Set in 16th-century Prague, Wishnia’s outstanding debut convincingly transforms a Jewish sexton and his rabbinic mentor into a plausible pair of sleuths. Just before the start of Passover, the discovery of the bloody corpse of Gerta Janek, “a blond girl, maybe seven years old,” inside the store of Jacob Federn, a Jewish businessman, triggers the inevitable revival of the blood libel and threat of mass retribution against the entire Jewish community. Benyamin Ben-Akiva, the newly arrived shammes, has three days to prove that someone other than Federn is guilty of Gerta’s brutal murder. He faces opposition from his own people, but manages to win the respect and support of the legendary Rabbi Loew, who helps him gain access to the body so that a rudimentary examination can be done, though many Gentiles are offended by the very notion. Well-developed characters and detailed portrayals of life at the time help make this historical crime thriller a gripping page-turner. (Feb.)
Library Journal
Life in central Europe during the 16th century was daunting, especially for the Jews of Prague. Forced by papal decree to live within a walled ghetto, Jews were relatively safe from Christian persecution—but not for long. On the eve of Passover in 1592, a young Christian girl is found murdered in a Jewish shop, causing panic for Christians and Jews alike. The Jews are accused of stealing the girl's blood, a crime that threatens to remove what little security and freedom they have. Recently arrived from Poland, the rabbi's new sexton, Benyamin Ben-Akiva, is given three days by the Jewish authorities to find the real killer, or the entire Jewish population could face annihilation. VERDICT This fast-paced historical from Edgar nominee Wishnia (23 Shades of Black) combines scholarly historical details that bring the 16th century alive with believable characters and a compelling mystery. Highly recommended for mystery lovers and fans of historical fiction. [See Prepub Mystery, LJ 10/1/09.]—Marika Zemke, Commerce Twp. Community Lib., MI
Kirkus Reviews
Christians ferociously persecute Jews during the Easter/Passover season in late-16th-century Prague. Most of this debut novel unfolds in or near the ghetto. Forbidden to leave its confines unless wearing "the Jew badge," the ghetto's denizens are nonetheless reasonably content in Prague, "a city that tolerated us, surrounded by an empire full of people who hated us," explains narrator Benyamin Ben-Akiva, a rabbinical student recently arrived from the provincial town of Slonim. One day, however, a Christian girl's body is discovered drained of blood, and Jews are immediately suspected of a ritual killing. The author has Christian characters voicing every paranoid prejudice handed down through the centuries, including the claim that "Jews kill a Christian every year so they can mix the blood with their filthy Passover bread." In an atmosphere of agitation, uneasiness and panic, even Christians who seem willing to live in uneasy accord with those practicing another religion are suspicious-sometimes secretively, sometimes overtly-of Jewish magic. Jewish authorities, hoping to stave off possible genocide by solving the murder themselves, put Benyamin on the case with Rabbi Loew. Unfamiliar with the culture of the city and far more hot-headed than the meticulous rabbi, Benyamin occasionally gets into trouble with his quick mouth. But his intuitive insights complement the rabbi's more rational, plodding approach, and they make a good team. Wishnia plays interestingly with role-reversal: A young Christian woman converts to Judaism, while a young Jew must disguise himself as a Christian to infiltrate a cadre plotting to destroy the ghetto during a week holy to both Jews and Christians. Worksnicely on at least three levels: as history, mystery and theology.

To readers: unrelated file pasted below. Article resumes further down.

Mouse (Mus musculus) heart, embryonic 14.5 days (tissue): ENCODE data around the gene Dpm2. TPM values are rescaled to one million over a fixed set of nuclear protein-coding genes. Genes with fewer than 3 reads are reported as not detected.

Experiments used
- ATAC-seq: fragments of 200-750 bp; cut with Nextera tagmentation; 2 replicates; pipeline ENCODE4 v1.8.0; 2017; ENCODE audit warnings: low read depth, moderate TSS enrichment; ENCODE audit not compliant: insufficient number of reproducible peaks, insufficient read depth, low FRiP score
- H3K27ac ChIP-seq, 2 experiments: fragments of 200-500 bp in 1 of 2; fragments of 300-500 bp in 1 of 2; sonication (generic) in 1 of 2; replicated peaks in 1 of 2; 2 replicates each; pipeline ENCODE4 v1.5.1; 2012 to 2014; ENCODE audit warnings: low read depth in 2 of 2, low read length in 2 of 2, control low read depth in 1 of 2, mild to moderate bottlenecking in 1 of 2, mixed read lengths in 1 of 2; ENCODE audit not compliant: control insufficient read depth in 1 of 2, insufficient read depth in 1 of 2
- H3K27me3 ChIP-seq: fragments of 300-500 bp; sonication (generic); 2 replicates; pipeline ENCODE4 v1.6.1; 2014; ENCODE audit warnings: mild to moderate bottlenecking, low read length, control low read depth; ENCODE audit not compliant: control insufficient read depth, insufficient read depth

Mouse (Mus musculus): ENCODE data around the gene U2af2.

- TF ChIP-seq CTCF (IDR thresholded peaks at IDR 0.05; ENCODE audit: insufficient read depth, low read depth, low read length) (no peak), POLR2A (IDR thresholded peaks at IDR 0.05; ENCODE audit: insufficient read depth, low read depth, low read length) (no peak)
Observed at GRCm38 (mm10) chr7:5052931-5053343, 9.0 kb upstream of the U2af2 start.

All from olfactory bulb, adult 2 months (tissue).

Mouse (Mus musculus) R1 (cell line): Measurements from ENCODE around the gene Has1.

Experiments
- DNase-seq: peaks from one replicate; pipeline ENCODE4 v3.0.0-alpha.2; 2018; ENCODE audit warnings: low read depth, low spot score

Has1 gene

I Love A Mystery newsletter
A brilliantly imagined, beautifully written combination of scrupulously researched historical novel and riveting suspense thriller [with] a uniquely unforgettable protagonist. A richly atmospheric tale of religion, mystery, and intrigue."
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Product Details

  • ISBN-13: 9780061725371
  • Publisher: HarperCollins Publishers
  • Publication date: 1/26/2010
  • Pages: 387
  • Product dimensions: 5.90 (w) x 9.10 (h) x 1.40 (d)

Meet the Author

Kenneth Wishnia has a Ph.D. in comparative literature. His crime fiction has been nominated for the Edgar and Anthony awards. He teaches composition, literature, and creative writing at Suffolk Community College on Long Island, where he lives with his wife and children.

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Customer Reviews

Average Rating 3.5
( 9 )
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Sort by: Showing all of 9 Customer Reviews
  • Posted December 14, 2009

    more from this reviewer

    Good Period Piece!

    Fascinating period piece about a Polish Jewish town in the 1500's. Benjamin is a Shammes, new to the town and a murder of a Christian girl takes place and the body is found in the shop of a Jewish shopowner. Tempers are high and the Christians plan to burn the Jewish town in three days if the murderer is not brought forward. Benjamin must become a detective and try to find who did it.

    The book presents the frightening horrors presented to the Jewish community. Totally misunderstood and branded as "heretics" by the Inquisition, they live in the constant fear of being murdered by angry mobs. Additionally, they are not allowed to work in most professions allowed to Christians.

    Those of Jewish background will love the many discussions of Torah, Talmud, Mishnah and Kabbalah that are prevelent throughout this work and there are a great deal of Yiddish expressions thrown in. There are a lot of typical Jewish arguing such as when the Shammes has to argue with a Rabbi as to whether it is alright to build a wall to protect the city at the beginning of Shabbes. Benjamin says by protecting the people, they will be able to atone for a disgression at many succeeding Shabbes' while the Rabbi says that it is worse to commit a sin of building on the Shabbes.